· Gym Time – While there is nothing better than time on the water, if you live far from a good paddling location or in a climate that isn’t conducive to winter watersports, then certain gym exercises are worthwhile for maintaining a minimum level of paddle fitness during the offseason. Sitting and balancing on an exercise ball for short periods can build core strength and the muscles around the spine, improving posture. Any exercise that develops core strength will carry over to your paddling. Just be careful not to overdo it! Stretching, yoga, Pilates – all provide excellent cross-training for increasing your potential balance on the water.

· Get a stable boat – Sounds simple enough, but pride and human nature will conspire to interfere! People want a challenge, and challenge can be a good thing. But one must also be practical about it. If you are unable to develop sufficient stability in the boat, or to find your “comfort zone”, it will hold you back from enjoying the sport, and you might eventually give it up. That is the worst-case scenario. There is much to like about a “fat” surfski; it’s stable, comfortable, safe, reasonably fast and efficient, and will allow most paddlers to take on challenging conditions with better results than a less stable boat. At the end of the day, it’s a personal choice. Choose wisely.

It's good to have paddle friends

Observations From the Field

We spoke with a few individuals about their “search for stability” and how that shaped their paddling journeys.

Ken Moore

In 2006, at age 60, Ken Moore competed in his first Molokai Challenge. Born and raised on the Big Island of Hawaii, and now in his mid-70’s, he is healthy, fit, and still chasing downwind runs from his backyard in Maui.

Ken Moore works the bumps on a Maliko Run in Maui

Q: For your Molokai Channel crossing, conditions were perfect – big trade wind swell, 25 knots tail wind. What model surfski did you have? Did you think it was stable enough? What do you think your crossing would have been like if a more stable ski had been available?

Ken: I was paddling a Twogood Portlock, an 18' mix-it-up--surf ski. I'm guessing it was a ~20" wide boat with moderate rocker and a traditional spec-ski bow. Only problem was, it had a HIGH seat, so when I got tired, I sucked, which happened past mile 25. So, while the hull was actually pretty good, stability sucked once I was tired. I believe I would have been faster and had much more fun in a V8. It was my first really big race, and my paddling style made stability much worse. It wasn't 'till I had Dale Ponsford video me on a Maliko run years later did I understand and adopt a much more vertical stroke that was favorable stability wise. So one of my key old-guy understandings is how IMPORTANT proper stroke is for stability. (And you can't learn proper stroke technique in an unstable boat!)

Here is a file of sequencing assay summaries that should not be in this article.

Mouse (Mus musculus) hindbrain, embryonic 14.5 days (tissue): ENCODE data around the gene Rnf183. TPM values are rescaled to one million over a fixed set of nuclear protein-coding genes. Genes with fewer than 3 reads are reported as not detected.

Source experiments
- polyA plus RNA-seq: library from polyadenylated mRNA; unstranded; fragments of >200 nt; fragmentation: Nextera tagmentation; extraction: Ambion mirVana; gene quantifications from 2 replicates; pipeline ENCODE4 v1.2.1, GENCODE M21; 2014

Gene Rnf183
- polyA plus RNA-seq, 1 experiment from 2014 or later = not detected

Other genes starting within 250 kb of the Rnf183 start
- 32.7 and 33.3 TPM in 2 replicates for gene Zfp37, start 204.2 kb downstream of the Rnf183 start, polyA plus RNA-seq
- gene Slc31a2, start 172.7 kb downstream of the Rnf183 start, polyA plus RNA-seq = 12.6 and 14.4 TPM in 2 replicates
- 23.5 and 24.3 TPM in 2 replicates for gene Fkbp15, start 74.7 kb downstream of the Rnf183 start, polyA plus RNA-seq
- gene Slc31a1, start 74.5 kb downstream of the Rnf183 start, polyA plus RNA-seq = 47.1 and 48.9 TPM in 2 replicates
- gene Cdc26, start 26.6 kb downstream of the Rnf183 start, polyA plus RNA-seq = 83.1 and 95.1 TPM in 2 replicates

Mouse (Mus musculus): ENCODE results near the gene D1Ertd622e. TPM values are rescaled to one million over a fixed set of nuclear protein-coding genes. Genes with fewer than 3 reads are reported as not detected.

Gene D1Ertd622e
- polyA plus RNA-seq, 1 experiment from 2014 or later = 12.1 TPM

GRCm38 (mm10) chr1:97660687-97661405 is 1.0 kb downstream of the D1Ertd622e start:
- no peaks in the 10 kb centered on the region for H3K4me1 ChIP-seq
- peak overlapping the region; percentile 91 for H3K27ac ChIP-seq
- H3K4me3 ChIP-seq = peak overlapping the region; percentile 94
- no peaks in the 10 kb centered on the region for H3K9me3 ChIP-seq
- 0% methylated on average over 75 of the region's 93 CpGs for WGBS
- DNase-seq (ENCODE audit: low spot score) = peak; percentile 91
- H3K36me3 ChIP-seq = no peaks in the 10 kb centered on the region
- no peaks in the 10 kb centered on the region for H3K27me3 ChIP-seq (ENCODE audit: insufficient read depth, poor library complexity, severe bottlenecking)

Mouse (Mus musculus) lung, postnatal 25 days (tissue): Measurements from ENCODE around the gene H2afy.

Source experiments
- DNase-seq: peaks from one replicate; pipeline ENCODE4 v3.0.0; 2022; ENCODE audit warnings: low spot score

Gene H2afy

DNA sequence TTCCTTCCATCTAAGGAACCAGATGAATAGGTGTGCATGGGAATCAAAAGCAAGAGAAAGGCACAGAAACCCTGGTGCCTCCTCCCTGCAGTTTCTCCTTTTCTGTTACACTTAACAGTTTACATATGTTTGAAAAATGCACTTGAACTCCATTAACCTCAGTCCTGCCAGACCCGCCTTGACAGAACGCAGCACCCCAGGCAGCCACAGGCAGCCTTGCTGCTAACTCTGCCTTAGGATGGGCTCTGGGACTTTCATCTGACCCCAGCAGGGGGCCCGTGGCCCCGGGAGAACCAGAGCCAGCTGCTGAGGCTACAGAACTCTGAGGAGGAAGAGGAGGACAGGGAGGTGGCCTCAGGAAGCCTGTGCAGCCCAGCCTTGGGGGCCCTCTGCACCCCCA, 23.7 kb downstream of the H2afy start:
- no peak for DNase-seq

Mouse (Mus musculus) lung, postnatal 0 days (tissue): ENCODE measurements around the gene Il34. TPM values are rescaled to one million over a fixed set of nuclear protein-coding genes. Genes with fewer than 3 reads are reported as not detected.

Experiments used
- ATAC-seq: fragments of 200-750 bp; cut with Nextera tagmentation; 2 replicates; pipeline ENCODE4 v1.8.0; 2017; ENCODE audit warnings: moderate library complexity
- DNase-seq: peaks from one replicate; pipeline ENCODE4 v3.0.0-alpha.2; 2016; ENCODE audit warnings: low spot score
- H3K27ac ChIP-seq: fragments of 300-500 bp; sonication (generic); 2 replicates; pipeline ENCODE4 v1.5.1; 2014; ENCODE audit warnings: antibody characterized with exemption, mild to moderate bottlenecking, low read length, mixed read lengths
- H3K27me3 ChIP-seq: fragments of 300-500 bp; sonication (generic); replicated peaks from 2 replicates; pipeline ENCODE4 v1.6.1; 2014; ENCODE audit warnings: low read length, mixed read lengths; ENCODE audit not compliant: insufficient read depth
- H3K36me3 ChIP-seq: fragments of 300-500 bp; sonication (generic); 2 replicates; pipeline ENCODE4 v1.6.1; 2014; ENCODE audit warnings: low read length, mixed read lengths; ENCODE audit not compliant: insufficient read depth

Q: You live on the north shore of Maui and regularly paddle the world class Maliko downwind run. What is your go-to surfski for that run? Does it depend on the conditions?

Ken: Absolutely. For me, boat choice on the Maliko is conditions-dependent. Up to 30 knots, the V9 is great fun - quick, forgiving and has excellent secondary stability. And quick turning! Love this boat. If I'm not feeling strong or confident, then it's the V8. Which is often as fast as the V9 in such circumstances. And, arguably, more fun as soon as seas kick up. Shorter, fatter boats are a gas in nasty conditions. I remember a southside downwind run in a V7, where it was fun, fun, fun in nasty, short period swells. I had a huge grin the whole way.

Q: You’re in your mid 70’s now. Have you noticed a change in your overall balance and stability on the surfski over the past 15 years?

Ken: I think it's more a matter of being aware of my skill level versus conditions that is important. Skill level means have I been paddling frequently? Am I well rested? Have I been regularly practicing balance skills? I think my balance and timing and technique are all significantly better than they were even 5 years ago. And, - my strength is down about 30 percent. So, I'm simply not as strong as I used to be, and that becomes a major issue when thinking about getting myself back in a boat in bigger conditions.

Q: Looking ahead, do you see your choice of surfskis changing? Would you want something more stable than the V8, assuming it still has an efficient hull, and is good for downwind paddling? How about an 18 pound V8?

Ken: I'd love to see a 18 pound V7! (Rather than a V8) It’s a very, very fun boat in steep, close-coupled swells. I'm also finding it much more fun to do southside runs on Maui. The Maliko run is still fun, but many of my younger paddler friends have either lost boats or had serious incidents happen to them, as well as me. Being strong enough to implement remounts is a major consideration.

Bob Ostertag

Bob started sea kayaking and whitewater kayaking in the ‘90’s, and eventually discovered surfskis. He lives in San Francisco and has had many surfski adventures in Spain, Italy, Canada, the Columbia River Gorge and on San Francisco Bay.

Bob Ostertag on vacation in Tarifa, Spain